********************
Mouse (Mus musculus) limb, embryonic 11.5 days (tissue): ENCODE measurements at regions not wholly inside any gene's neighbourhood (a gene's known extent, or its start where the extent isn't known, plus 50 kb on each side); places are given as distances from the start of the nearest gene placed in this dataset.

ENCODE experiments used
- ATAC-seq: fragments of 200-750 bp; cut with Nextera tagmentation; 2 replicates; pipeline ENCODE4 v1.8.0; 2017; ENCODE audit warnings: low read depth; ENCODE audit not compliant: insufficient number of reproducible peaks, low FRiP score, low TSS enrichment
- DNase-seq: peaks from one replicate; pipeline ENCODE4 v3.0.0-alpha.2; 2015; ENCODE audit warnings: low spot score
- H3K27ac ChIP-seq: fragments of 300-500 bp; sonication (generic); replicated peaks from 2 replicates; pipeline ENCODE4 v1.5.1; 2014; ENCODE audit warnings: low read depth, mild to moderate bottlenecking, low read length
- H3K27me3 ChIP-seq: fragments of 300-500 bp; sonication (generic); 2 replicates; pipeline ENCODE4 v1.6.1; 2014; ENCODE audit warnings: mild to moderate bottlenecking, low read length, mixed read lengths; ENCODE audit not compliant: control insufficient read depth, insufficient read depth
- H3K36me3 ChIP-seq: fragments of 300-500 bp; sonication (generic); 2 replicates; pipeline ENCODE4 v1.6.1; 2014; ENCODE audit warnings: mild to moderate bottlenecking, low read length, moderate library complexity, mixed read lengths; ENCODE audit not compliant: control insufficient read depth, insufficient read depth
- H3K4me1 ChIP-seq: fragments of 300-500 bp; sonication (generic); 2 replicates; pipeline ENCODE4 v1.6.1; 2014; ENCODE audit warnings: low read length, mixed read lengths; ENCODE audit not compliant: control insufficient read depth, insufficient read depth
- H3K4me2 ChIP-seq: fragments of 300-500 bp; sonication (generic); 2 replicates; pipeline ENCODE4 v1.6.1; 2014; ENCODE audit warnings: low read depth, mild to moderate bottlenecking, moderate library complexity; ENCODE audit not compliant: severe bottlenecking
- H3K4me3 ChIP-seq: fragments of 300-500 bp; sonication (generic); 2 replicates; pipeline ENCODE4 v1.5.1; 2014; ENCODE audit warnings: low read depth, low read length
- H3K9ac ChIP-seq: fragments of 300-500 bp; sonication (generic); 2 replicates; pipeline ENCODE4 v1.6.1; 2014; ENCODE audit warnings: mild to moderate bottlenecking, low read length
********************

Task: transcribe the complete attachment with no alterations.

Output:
Mouse (Mus musculus) limb, embryonic 11.5 days (tissue): ENCODE measurements at regions not wholly inside any gene's neighbourhood (a gene's known extent, or its start where the extent isn't known, plus 50 kb on each side); places are given as distances from the start of the nearest gene placed in this dataset.

ENCODE experiments used
- ATAC-seq: fragments of 200-750 bp; cut with Nextera tagmentation; 2 replicates; pipeline ENCODE4 v1.8.0; 2017; ENCODE audit warnings: low read depth; ENCODE audit not compliant: insufficient number of reproducible peaks, low FRiP score, low TSS enrichment
- DNase-seq: peaks from one replicate; pipeline ENCODE4 v3.0.0-alpha.2; 2015; ENCODE audit warnings: low spot score
- H3K27ac ChIP-seq: fragments of 300-500 bp; sonication (generic); replicated peaks from 2 replicates; pipeline ENCODE4 v1.5.1; 2014; ENCODE audit warnings: low read depth, mild to moderate bottlenecking, low read length
- H3K27me3 ChIP-seq: fragments of 300-500 bp; sonication (generic); 2 replicates; pipeline ENCODE4 v1.6.1; 2014; ENCODE audit warnings: mild to moderate bottlenecking, low read length, mixed read lengths; ENCODE audit not compliant: control insufficient read depth, insufficient read depth
- H3K36me3 ChIP-seq: fragments of 300-500 bp; sonication (generic); 2 replicates; pipeline ENCODE4 v1.6.1; 2014; ENCODE audit warnings: mild to moderate bottlenecking, low read length, moderate library complexity, mixed read lengths; ENCODE audit not compliant: control insufficient read depth, insufficient read depth
- H3K4me1 ChIP-seq: fragments of 300-500 bp; sonication (generic); 2 replicates; pipeline ENCODE4 v1.6.1; 2014; ENCODE audit warnings: low read length, mixed read lengths; ENCODE audit not compliant: control insufficient read depth, insufficient read depth
- H3K4me2 ChIP-seq: fragments of 300-500 bp; sonication (generic); 2 replicates; pipeline ENCODE4 v1.6.1; 2014; ENCODE audit warnings: low read depth, mild to moderate bottlenecking, moderate library complexity; ENCODE audit not compliant: severe bottlenecking
- H3K4me3 ChIP-seq: fragments of 300-500 bp; sonication (generic); 2 replicates; pipeline ENCODE4 v1.5.1; 2014; ENCODE audit warnings: low read depth, low read length
- H3K9ac ChIP-seq: fragments of 300-500 bp; sonication (generic); 2 replicates; pipeline ENCODE4 v1.6.1; 2014; ENCODE audit warnings: mild to moderate bottlenecking, low read length